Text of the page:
Posts tagged “audio”

Advertising in the air

Kind of horrifying follow-up to my recent experience with captive advertising on Contintental is in today’s WaPo

On a recent Alaska Airlines flight, passengers were told to remain buckled and seated for the last 30 minutes before landing at Reagan National Airport. It was a standard security measure for flights heading into restricted airspace over Washington.

It also turned a planeful of passengers into captive customers who were then pitched a Bank of America Visa card — with little chance of tuning it out. Over the intercom, a flight attendant encouraged passengers to sign up for the Bank of America credit card. Then other flight attendants went down the aisle handing out applications.

Marketing now follows potential customers into the skies. In the airline industry’s newest way to drum up revenue, carriers have become aggressive pitchmen for a range of products to passengers at 30,000 feet. The airlines say the ad revenue helps in these tough financial times. But some passengers liken the pitches to ads in a movie theater before the main feature.

“It’s worse than the idea of cell phones in flights,” said frequent flier Sylvia Caras of Santa Cruz, Calif.

Advertising in the air is nothing new. Most airlines run some commercials during their in-flight entertainment. And most in-flight magazines carry ads.

But until now, passengers could simply look away from the screen or turn the magazine page.

For Alexander Velaj, a Stamford, Conn., insurance agent, the latest trend in on-board salesmanship is another reason for “purchasing the Bose noise-canceling headphones.”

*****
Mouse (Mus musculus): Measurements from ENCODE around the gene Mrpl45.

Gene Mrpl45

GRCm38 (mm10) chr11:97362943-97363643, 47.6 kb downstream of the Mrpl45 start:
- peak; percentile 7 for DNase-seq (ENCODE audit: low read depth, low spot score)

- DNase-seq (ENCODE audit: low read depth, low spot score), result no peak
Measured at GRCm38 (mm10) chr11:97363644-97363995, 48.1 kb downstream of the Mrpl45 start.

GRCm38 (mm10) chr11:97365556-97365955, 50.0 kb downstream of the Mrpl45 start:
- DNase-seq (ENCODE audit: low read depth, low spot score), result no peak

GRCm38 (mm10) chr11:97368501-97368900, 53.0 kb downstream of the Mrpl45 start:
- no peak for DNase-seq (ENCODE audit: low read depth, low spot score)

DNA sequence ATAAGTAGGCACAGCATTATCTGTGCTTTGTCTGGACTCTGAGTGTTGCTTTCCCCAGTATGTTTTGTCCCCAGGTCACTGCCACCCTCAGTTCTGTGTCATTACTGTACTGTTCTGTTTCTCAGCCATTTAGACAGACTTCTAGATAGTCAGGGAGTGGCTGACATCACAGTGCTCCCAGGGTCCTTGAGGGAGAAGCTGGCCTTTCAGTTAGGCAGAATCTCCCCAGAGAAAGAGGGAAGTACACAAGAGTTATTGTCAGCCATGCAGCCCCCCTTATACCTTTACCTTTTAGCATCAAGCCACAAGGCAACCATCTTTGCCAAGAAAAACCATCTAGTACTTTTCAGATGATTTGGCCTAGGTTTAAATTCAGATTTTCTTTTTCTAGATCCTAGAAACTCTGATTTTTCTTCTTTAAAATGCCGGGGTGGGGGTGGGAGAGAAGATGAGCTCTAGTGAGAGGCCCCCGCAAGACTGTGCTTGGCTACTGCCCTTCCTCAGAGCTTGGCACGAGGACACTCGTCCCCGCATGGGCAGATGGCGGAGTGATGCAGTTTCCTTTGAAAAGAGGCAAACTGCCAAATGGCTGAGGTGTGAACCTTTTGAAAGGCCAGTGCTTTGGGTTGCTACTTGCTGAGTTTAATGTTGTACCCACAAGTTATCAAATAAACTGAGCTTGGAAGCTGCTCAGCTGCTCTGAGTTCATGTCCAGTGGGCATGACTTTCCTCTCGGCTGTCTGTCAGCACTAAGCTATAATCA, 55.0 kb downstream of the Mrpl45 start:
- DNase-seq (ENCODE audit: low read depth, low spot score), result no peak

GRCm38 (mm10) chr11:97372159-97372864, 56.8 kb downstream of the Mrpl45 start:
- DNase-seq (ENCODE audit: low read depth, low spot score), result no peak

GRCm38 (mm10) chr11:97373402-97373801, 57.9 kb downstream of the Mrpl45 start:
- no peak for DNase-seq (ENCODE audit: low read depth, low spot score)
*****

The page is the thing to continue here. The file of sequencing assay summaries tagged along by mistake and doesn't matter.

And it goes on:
But Montgomery College English professor Chet Pryor said he accepts the in-flight product pitches as the trade-off for lower fares. “They’re simply something that must be endured,” he said.

Alaska Airlines spokeswoman Amanda Tobin said passengers had expressed an interest in learning more about applying for Visa credit cards and that the airline’s flight attendants share “basic” information.

(that last bit just kills me – I have a fantasy blog entry where I’d just take count of every ridiculous corporate behavior that is justified with that false marketingspeak about how their customers told them that they wanted this)

Auditory Experiences

Two experiences of note with audio

i) Continental Airlines shows ads on their flights, before they begin the in-flight programming. In other words, through the regular audio system, not the headphone systems. The ads are very very loud. Painfully loud. You’re strapped into your seat and you can’t get away. The screens drop down, the audio starts. You have nowhere else to look and even with my fingers in my ears I could hear every damn noise in the Verizon and Are We There Yet? ads. Blecchgh.


ii) Walking through Midtown Manhattan this morning, I saw the all-too-familiar emergency-vehicle-gridlock scenario. An ambulance or fire truck is rushing somewhere, sirens wailing, but there’s nowhere for them to go – the lanes in front of them are blocked, so they sound the air horn, over and over again, to very little avail. Only this time it was slightly different – the ambulance in question had a modified type of siren, akin to the “wheep-WHEEP” they sometimes use as a honk, but it was almost verbal in its wide range of fluctuations. There was a large “vocabulary” if you will, and it seemed to convey more urgency, rather than rote pressure. I’m sure there is a human-factors alarm attendance specialist who designed this stuff (or at least who has written about it somewhere), but I’d never heard of it or heard it. I’m sure that eventually people will become used to it and tune it out, but since it was new to me, it caught my attention.


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